Ursida outlined a number of ‘viaduct embarrassments’ and that the proposed East West Link elevated structures will be another mistake. He says we do not know where tolling points will be and how this will affect driver choice. In the absence of a tolling strategy it is difficult to assess traffic impacts.

Ursida: This has all the signs of a political project – Inadequate, rushed assessment process.

What to do? Ursida says 1. Recommend that no approvals be granted. The Terms of Reference cannot be achieved because of timing. 2. Recommend a modified project. Result is an appreciative community and consequential environmental benefit.

Michael Ingram

Michael Ingram (pictured below, seated left) starts by asking why the tunnel could not be justified for the inner west, but was for the inner north, including the cemetery. He says “Please understand that the government officials have made a decision that we are not worth a tunnel.” He says the cemetery warrants a tunnel but not the residents in Kensington –  “is the impact on the dead worth more than the impact on us?”

He finishes by suggesting a simple ethical framework for assessing the project “residents must not be worse off than current”.

He prefers relocation of the East West Link to the eastern side of CityLink.


Christine Di Muccio

Christine Di Muccio shows a picture of her house in Parkville West. She says they undertook extensive renovations after the Eddington proposal was rejected and lack of overlays or planning restrictions.She says this was meant to be their “forever home”.

She says that “Royal Park is a haven” and gives an emotive description [plenty of teary eyes in the audience] of the day “we first let our daughters cross Manningham Street by themselves, so they could access the playground without us, was a proud milestone. It meant their world had started to expand.”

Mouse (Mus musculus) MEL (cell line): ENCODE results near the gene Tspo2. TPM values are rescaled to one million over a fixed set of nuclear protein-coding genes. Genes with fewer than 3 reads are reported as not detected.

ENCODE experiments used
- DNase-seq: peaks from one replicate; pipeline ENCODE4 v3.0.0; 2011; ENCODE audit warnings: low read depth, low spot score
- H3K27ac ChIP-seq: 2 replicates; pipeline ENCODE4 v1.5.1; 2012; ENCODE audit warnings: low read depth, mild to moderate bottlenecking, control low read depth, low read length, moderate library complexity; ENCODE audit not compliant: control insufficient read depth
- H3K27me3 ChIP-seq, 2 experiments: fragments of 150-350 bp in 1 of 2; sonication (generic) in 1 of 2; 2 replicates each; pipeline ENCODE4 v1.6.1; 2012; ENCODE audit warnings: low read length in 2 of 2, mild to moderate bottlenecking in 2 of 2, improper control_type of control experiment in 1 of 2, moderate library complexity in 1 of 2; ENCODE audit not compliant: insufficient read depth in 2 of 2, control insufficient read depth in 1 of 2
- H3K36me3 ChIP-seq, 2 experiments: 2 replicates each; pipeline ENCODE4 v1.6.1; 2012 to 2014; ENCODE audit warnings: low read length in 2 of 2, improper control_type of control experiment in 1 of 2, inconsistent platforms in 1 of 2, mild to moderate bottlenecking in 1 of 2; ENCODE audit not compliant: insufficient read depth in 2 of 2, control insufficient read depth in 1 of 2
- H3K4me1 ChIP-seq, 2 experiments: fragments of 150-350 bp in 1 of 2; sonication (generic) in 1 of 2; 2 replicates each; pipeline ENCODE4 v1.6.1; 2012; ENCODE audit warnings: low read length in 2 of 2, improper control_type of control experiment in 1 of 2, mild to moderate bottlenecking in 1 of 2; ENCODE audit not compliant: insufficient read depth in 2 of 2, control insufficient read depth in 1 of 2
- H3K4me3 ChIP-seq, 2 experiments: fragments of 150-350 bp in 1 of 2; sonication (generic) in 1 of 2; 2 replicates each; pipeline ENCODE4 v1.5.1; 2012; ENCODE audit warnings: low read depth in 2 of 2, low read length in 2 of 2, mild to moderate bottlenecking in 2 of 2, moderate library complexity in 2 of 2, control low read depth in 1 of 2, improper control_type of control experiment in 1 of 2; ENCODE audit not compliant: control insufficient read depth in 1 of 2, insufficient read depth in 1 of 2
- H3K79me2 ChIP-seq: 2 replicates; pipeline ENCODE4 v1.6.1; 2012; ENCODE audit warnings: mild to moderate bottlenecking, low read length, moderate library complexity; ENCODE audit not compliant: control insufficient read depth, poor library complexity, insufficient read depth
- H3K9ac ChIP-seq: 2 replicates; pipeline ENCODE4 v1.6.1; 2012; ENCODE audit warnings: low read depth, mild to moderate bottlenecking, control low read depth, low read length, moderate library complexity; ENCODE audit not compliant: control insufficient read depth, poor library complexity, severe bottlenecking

She says her children undertake a daily 25 minute walk, by themselves from Parkville West across Elliot Ave and down Flemington Road to their primary school in North Melbourne. She says “this is critical for their independence and self-reliance”.

She says “we are not road experts, but an inadequate CIS and consultation process has forced us to educate ourselves despite conflicting information, runners, numerous documentation and ongoing uncertainty.

Di Muccio says the CIS doesn’t answer most of the questions she has about:

  • Ventilation
  • Structural damage and cracking
  • Health impacts and monitoring
  • Noise
  • Air quality
  • Time and street
  • Car parking, access and egress
  • Loss of parkland
  • Personal financial loss
  • Visual landscape ad design outcomes
  • Community voice
  • Citizens wellbeing.

Di Muccio: We are being asked to bear concentrated personal costs for a diffuse ‘public good’. This flies in the face of just planning policy which should bring improvement to all and ensure the costs are borne fairly by those deriving the benefits. What specific benefit are we gaining from this scheme in contrast to the significant loss in prosperity we incur? The CIS does not tell us.

Di Muccio says she wants to see sustainable, productive and good planning that is not cheap and destructive; no ‘gateway’ design, cut and cover or interchanges in Royal Park; considered and expert planning via an informed and meaningful Urban Design Framework that respects the existing environment; honesty and openness about impacts; and an equitable exit strategy.

Alister Huth

Alister Huth presented some interesting public transport ideas – a second Park and Ride at Bulleen and a new bus route to the CBD via the Eastern Freeway and Wellington St. He also backed the North East Bicycle corridor that was advocated at the Hearings by the Boorondarra Bicycle Users Group.